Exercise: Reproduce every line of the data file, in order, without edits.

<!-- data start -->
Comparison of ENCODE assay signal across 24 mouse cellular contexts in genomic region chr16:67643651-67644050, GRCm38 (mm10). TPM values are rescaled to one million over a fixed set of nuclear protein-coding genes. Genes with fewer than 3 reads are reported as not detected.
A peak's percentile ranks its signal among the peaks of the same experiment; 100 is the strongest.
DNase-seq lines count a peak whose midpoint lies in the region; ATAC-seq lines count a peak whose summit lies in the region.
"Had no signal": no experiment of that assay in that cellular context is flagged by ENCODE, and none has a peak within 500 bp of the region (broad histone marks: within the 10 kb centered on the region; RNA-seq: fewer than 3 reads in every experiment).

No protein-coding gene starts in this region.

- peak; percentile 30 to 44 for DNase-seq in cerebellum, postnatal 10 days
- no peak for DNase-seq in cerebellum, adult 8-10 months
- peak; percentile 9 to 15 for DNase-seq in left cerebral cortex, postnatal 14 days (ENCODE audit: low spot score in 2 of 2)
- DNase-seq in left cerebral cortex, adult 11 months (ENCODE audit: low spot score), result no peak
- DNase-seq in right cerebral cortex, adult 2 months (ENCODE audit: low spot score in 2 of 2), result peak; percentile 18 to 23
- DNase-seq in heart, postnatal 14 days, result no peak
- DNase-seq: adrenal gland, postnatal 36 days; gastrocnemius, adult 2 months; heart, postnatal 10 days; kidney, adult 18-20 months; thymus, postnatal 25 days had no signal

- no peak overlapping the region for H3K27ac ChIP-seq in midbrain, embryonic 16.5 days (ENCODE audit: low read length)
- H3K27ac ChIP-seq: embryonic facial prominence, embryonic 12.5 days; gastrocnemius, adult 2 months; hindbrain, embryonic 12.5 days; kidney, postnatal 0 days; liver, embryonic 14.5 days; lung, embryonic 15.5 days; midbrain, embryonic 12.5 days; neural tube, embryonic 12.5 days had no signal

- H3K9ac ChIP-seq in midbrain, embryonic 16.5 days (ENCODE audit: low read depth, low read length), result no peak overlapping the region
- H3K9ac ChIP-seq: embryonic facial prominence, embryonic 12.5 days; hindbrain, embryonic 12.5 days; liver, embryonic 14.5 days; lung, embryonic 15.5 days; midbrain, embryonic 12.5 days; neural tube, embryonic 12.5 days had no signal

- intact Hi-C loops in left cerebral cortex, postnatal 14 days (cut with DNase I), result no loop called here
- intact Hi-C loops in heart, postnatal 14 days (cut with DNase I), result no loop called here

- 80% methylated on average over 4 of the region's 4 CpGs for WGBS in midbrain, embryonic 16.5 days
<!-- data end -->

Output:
Comparison of ENCODE assay signal across 24 mouse cellular contexts in genomic region chr16:67643651-67644050, GRCm38 (mm10). TPM values are rescaled to one million over a fixed set of nuclear protein-coding genes. Genes with fewer than 3 reads are reported as not detected.
A peak's percentile ranks its signal among the peaks of the same experiment; 100 is the strongest.
DNase-seq lines count a peak whose midpoint lies in the region; ATAC-seq lines count a peak whose summit lies in the region.
"Had no signal": no experiment of that assay in that cellular context is flagged by ENCODE, and none has a peak within 500 bp of the region (broad histone marks: within the 10 kb centered on the region; RNA-seq: fewer than 3 reads in every experiment).

No protein-coding gene starts in this region.

- peak; percentile 30 to 44 for DNase-seq in cerebellum, postnatal 10 days
- no peak for DNase-seq in cerebellum, adult 8-10 months
- peak; percentile 9 to 15 for DNase-seq in left cerebral cortex, postnatal 14 days (ENCODE audit: low spot score in 2 of 2)
- DNase-seq in left cerebral cortex, adult 11 months (ENCODE audit: low spot score), result no peak
- DNase-seq in right cerebral cortex, adult 2 months (ENCODE audit: low spot score in 2 of 2), result peak; percentile 18 to 23
- DNase-seq in heart, postnatal 14 days, result no peak
- DNase-seq: adrenal gland, postnatal 36 days; gastrocnemius, adult 2 months; heart, postnatal 10 days; kidney, adult 18-20 months; thymus, postnatal 25 days had no signal

- no peak overlapping the region for H3K27ac ChIP-seq in midbrain, embryonic 16.5 days (ENCODE audit: low read length)
- H3K27ac ChIP-seq: embryonic facial prominence, embryonic 12.5 days; gastrocnemius, adult 2 months; hindbrain, embryonic 12.5 days; kidney, postnatal 0 days; liver, embryonic 14.5 days; lung, embryonic 15.5 days; midbrain, embryonic 12.5 days; neural tube, embryonic 12.5 days had no signal

- H3K9ac ChIP-seq in midbrain, embryonic 16.5 days (ENCODE audit: low read depth, low read length), result no peak overlapping the region
- H3K9ac ChIP-seq: embryonic facial prominence, embryonic 12.5 days; hindbrain, embryonic 12.5 days; liver, embryonic 14.5 days; lung, embryonic 15.5 days; midbrain, embryonic 12.5 days; neural tube, embryonic 12.5 days had no signal

- intact Hi-C loops in left cerebral cortex, postnatal 14 days (cut with DNase I), result no loop called here
- intact Hi-C loops in heart, postnatal 14 days (cut with DNase I), result no loop called here

- 80% methylated on average over 4 of the region's 4 CpGs for WGBS in midbrain, embryonic 16.5 days